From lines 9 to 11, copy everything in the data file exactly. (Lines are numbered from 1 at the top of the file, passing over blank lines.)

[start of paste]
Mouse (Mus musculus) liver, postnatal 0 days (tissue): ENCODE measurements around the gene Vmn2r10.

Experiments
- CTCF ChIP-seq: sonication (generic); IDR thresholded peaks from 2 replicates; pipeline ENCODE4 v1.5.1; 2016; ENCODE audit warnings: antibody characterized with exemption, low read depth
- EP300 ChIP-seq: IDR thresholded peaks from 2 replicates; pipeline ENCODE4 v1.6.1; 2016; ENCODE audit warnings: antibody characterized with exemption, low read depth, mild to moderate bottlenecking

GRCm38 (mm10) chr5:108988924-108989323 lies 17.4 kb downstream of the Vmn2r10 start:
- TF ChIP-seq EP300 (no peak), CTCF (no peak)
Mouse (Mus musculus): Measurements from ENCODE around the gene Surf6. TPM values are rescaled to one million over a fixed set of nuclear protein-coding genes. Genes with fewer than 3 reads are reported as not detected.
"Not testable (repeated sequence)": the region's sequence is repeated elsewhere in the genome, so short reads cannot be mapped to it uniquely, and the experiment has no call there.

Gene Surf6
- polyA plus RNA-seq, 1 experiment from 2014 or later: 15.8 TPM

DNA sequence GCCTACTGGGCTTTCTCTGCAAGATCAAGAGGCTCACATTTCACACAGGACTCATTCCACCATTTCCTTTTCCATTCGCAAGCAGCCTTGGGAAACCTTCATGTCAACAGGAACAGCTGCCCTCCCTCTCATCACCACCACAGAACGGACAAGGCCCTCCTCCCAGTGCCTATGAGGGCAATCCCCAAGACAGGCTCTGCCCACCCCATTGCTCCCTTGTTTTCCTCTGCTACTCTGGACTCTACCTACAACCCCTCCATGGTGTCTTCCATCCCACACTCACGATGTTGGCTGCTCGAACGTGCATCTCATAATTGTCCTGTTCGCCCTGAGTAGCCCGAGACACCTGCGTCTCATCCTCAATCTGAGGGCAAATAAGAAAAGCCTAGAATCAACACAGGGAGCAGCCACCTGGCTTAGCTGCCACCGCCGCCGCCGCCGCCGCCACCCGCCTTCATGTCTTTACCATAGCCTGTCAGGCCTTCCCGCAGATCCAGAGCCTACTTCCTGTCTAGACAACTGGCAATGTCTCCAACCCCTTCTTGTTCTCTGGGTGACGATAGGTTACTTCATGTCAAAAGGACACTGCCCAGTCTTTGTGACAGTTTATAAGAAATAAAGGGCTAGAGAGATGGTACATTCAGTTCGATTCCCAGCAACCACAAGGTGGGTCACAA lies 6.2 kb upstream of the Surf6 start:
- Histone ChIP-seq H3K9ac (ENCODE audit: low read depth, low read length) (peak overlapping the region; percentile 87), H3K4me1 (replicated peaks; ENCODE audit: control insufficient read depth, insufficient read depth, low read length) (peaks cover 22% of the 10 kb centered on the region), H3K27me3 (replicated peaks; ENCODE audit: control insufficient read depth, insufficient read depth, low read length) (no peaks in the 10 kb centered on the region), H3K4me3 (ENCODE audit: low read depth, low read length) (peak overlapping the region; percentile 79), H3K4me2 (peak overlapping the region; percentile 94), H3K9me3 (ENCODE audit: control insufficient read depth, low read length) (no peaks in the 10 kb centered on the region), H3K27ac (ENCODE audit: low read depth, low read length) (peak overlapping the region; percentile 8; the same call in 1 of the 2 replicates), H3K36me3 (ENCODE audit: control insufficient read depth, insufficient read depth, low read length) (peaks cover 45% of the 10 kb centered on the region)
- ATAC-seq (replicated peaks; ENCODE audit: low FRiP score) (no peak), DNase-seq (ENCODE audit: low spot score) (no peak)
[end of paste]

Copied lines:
Gene Surf6
- polyA plus RNA-seq, 1 experiment from 2014 or later: 15.8 TPM

DNA sequence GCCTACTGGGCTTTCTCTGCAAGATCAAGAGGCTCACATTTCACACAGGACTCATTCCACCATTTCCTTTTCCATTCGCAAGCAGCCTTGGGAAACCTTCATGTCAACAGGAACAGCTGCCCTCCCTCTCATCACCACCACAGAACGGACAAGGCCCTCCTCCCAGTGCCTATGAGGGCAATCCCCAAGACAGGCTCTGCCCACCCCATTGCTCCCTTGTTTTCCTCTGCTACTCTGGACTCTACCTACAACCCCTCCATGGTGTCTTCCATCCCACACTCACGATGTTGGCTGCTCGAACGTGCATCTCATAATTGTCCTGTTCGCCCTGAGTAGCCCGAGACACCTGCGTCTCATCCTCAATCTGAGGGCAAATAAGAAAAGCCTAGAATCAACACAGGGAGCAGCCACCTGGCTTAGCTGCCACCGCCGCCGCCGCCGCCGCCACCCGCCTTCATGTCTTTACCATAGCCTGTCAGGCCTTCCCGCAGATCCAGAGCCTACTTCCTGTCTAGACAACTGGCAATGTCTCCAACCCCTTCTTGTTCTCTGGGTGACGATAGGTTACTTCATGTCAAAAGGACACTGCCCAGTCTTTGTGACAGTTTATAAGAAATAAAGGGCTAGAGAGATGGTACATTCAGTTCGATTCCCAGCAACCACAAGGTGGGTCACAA lies 6.2 kb upstream of the Surf6 start: